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Rest architecture

REST Architecture – Simplified

Recently, while working on some collaboration functionality for our suite I got a chance to work on a REST (Representational State Transfer) based web server. There are many great resources about REST out there but most of them are quite technical and it took a me a while to get it. So, in this post I am trying to explain in some simple terms what I have understood about REST.

There has been a lot of interest about REST lately. Most of it is because of its features like being simple to implement and maintain REST also allowing projects to be scalable by supporting multiple back end services. Not only those, features like caching support and no contract architecture make REST an easy and quick way to setup an efficient web service. REST has often been compared to SOAP  and even said to be better in some cases. In my view SOAP and REST both are great ways to interface with web services and both have their advantages and disadvantages and it is up to the developer to understand the need of his project.

REST is an architectural style to easily create, modify and delete resources. By definition, REST is a guideline to build an efficient framework for communication between two machines. In fact, the most common example of REST is the world wide web. There are a few major concepts which make REST unique from other web services such as unique url mapping, stateless architecture, limited action verbs and standard data exchange formats.

Unique URL-Resource Mapping

The basic fundamental of REST is that each and every resource is mapped to a unique URL, where a resource could be a web-page, file, image, video etc. The urls for each resource are not some randomly given path but should be based on some logical way to access information. The figure below is a simple example of a maps website with url’s forming a logical information access tree. Having these logical names makes it easy to cache query results improving overall performance.

Statelessness

REST is a stateless architecture, i.e. all the information required to process the request by the server is contained along with the request. This includes the url, headers, query parameters etc as no information of the previous request is maintained by the server.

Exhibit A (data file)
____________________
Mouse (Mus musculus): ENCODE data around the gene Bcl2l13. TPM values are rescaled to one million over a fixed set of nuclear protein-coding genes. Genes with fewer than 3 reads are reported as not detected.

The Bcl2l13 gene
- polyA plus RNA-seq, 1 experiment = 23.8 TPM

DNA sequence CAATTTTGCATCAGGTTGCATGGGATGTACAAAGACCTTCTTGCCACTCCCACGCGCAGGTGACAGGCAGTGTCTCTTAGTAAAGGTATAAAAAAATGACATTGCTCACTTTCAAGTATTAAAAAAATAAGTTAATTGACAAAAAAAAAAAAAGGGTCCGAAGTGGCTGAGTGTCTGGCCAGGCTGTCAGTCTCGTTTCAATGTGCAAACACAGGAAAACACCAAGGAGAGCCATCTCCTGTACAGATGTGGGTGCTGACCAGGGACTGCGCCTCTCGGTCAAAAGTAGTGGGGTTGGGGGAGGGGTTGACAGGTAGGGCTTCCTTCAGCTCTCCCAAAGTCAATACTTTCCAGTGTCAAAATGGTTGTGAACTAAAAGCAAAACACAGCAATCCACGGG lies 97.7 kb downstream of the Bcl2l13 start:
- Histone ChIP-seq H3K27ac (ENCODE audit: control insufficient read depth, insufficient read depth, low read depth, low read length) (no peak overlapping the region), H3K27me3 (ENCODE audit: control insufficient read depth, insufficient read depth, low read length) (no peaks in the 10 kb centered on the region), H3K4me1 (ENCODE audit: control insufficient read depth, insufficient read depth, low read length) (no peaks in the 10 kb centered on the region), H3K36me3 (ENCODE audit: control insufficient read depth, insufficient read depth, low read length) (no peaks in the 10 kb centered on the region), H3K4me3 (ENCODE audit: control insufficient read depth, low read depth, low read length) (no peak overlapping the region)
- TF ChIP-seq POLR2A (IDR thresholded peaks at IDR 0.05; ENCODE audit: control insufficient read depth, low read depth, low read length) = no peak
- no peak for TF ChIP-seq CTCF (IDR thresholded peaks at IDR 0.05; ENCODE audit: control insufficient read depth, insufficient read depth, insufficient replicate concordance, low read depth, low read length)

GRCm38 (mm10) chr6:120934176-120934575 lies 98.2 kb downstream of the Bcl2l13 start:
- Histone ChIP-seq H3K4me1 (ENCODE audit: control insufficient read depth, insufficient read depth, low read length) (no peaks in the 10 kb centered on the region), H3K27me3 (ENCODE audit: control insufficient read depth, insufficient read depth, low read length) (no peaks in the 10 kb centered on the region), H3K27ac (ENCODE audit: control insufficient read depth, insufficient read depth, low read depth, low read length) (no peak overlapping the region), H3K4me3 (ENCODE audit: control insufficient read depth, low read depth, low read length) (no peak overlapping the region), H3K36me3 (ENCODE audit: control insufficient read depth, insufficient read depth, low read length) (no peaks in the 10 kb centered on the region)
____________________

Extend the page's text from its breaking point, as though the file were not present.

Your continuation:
Being stateless may decrease network performance by repetition of data but thats the trade off for allowing us to balance the load across multiple servers which, if done correctly can negate any network performance issues. So for services where no operations needs to be continued REST can work really well.

REST advises use of the four verbs GET, POST, PUT and DELETE for all its communication and resource handling. Many developers are suspicious of having only four verbs but I’ve found that for most applications these are more than enough. GET is used by the client to access the resources on the server. It is an idempotent request and as such makes no changes to the resource on the server. Once the client has the resource it can use POST/PUT to modify it or create a new resource. Keep in mind when choosing between these that PUT is idempotent and POST is not. So if you call the server multiple times with the same PUT request you will still have the same effect. But in case of POST the resource can be partially modified with separate requests. The following discussion can provide you more information about POST and PUT. DELETE as you might have figured is used to delete a resource but is not supported by most modern browser and hence is not used much.

Data Exchange Formats

Now that we know how the client and server interact the next key aspect is the format of the resource as it moves between them. XML and JSON (JavaScript Object Notation) are common structural forms to accomplish this. In our server we used JSON for its inherent javascript support allowing most browsers to process it easily. Apart from that, the XML format is verbose and takes time to parse and also creates an impedance mismatch when converting to and from a POJO.

Some concerns about the REST infrastructure lie in fact that it uses http authentication, which still has a lot of room for improvements. Regardless, being a lightweight, quick approach towards setting up a web service does make REST a great architecture to go with.

Another interesting post by Ryan Tomayko about How I Explained REST to My Wife does a great job in explaining REST in very simple terms.

Have you used REST? Please share your thoughts about it.

Source: blog.architexa.com
Category: Architecture

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